Know you not that the thing is a warfare? one man’s duty is to mount guard, another must go out to reconnoitre, a third to battle; all cannot be in one place, nor would it even be expedient. But you, instead of executing your Commander’s orders, complain if aught harsher than usual is enjoined; not understanding to what condition you are bringing the army, so far as in you lies. If all were to follow your example, none would dig a trench, none would cast a rampart around the camp, none would keep watch, or expose himself to danger; but all turn out useless for the service of war. … Thus it is here also. Every life is a warfare, and that long and various. You must fulfil a soldier’s duty, and obey each order at your commander’s nod; aye, if it be possible, divine what he would have done; for between that Command and this, there is no comparison, either in might or in excellence.
(CXXV, The Golden Sayings of Epictetus, trans. by Hastings Crossley, 1909)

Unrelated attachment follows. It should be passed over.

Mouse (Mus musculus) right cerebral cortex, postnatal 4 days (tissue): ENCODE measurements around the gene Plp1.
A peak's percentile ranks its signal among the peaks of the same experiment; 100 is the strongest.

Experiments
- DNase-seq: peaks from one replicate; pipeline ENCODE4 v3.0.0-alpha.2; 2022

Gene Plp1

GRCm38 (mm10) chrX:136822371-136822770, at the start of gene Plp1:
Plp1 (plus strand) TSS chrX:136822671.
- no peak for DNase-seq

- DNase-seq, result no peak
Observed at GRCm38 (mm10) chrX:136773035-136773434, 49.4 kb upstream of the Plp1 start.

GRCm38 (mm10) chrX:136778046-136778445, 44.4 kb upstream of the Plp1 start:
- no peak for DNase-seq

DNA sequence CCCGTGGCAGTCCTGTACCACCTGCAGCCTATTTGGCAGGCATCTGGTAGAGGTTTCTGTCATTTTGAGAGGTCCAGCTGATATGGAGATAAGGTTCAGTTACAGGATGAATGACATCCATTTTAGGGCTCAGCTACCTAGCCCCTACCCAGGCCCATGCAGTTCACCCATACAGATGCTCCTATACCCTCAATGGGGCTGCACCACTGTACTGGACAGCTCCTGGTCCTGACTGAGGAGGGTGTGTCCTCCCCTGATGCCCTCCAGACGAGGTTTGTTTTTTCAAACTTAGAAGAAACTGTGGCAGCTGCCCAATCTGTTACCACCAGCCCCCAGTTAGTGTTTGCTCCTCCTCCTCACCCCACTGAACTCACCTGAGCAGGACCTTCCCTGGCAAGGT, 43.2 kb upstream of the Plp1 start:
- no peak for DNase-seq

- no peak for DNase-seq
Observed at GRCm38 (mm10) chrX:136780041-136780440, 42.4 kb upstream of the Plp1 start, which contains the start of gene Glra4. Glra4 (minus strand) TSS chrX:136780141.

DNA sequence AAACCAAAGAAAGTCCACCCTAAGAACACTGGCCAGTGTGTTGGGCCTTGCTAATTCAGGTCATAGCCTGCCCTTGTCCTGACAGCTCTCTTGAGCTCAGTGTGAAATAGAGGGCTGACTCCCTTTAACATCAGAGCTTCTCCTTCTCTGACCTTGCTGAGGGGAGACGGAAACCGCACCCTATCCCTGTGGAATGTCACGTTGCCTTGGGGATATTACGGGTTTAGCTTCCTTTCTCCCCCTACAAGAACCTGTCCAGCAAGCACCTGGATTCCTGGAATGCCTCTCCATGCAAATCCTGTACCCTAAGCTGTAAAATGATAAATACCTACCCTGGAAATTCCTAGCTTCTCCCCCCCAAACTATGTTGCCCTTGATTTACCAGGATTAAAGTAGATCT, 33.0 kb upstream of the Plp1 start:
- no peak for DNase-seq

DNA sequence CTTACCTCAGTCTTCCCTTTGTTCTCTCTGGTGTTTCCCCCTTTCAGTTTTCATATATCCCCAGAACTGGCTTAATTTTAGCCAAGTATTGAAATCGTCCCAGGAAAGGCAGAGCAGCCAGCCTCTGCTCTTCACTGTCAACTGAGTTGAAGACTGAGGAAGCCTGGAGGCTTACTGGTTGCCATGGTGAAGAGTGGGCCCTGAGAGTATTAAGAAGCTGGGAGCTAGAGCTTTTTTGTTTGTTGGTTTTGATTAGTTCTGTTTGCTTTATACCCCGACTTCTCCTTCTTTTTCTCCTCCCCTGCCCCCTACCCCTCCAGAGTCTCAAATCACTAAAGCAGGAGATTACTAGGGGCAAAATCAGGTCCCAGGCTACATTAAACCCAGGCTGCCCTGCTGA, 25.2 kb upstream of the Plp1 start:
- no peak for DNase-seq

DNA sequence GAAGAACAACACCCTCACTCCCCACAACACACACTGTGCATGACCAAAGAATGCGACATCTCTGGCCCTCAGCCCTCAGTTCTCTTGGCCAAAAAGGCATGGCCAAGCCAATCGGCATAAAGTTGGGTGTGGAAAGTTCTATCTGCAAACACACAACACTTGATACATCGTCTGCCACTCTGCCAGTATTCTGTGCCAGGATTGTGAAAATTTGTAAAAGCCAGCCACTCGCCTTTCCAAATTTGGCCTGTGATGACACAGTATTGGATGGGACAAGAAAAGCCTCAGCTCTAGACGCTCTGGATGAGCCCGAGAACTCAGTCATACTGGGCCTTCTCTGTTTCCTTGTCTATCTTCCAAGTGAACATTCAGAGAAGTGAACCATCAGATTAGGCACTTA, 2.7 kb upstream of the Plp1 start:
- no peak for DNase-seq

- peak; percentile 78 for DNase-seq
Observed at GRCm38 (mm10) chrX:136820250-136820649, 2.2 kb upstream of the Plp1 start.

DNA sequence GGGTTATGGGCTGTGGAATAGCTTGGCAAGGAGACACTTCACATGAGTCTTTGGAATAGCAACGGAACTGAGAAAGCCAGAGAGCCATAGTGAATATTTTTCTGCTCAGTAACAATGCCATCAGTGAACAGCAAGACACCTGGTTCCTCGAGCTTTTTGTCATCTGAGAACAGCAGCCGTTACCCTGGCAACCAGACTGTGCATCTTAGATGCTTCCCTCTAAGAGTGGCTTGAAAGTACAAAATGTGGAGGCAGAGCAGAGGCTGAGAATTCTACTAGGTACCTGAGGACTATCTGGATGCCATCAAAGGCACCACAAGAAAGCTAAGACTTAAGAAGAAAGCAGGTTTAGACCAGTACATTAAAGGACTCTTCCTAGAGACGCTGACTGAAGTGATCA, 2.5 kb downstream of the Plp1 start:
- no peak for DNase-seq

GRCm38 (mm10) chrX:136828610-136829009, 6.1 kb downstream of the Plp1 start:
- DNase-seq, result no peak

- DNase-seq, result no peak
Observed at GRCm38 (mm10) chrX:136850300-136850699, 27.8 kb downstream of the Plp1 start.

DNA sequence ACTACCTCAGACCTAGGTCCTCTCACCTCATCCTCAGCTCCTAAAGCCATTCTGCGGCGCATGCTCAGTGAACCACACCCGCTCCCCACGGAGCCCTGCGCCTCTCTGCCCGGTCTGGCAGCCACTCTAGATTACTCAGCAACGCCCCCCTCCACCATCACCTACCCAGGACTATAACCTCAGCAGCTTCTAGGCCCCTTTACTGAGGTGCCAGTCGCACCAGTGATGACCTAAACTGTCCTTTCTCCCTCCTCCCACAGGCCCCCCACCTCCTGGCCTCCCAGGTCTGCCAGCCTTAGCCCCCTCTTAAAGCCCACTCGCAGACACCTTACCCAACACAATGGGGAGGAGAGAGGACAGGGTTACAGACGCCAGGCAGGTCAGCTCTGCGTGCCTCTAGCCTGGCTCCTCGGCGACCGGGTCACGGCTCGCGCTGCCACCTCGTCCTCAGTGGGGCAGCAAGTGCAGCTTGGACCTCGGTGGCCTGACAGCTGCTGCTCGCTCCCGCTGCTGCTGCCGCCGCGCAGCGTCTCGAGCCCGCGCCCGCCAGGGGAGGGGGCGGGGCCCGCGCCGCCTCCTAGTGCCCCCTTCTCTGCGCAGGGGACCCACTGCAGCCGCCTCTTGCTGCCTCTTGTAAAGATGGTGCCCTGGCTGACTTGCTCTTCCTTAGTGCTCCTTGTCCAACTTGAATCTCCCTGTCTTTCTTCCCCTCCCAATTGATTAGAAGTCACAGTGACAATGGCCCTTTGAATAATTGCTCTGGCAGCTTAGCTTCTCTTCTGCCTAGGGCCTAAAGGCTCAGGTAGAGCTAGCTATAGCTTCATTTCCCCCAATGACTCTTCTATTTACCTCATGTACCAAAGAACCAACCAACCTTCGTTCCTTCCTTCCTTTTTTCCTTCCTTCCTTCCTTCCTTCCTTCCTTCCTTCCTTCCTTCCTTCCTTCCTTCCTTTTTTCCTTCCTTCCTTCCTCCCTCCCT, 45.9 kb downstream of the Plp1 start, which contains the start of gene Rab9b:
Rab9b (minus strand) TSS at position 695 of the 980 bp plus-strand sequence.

Although Epictetus was a Stoic, this analogy captures much all at once that is in Christianity. Often, instead of a military metaphor, Christians talk about something like a bee hive or they talk about being parts of the ‘body of Christ’. The points are similar, however. You have action as part of a larger whole. There is a centre – a Commander – who is able to guide you if you will listen.
Epictetus’ analogy emphasises that God is essentially playing this role of a central, guiding intelligence. He is moving the universe – to the extent we among other things will listen – towards a goal (in Christianity a ‘Kingdom of Heaven’, often inaccurately understood to be non-physical, when in Christianity it is fully physical and fully divine).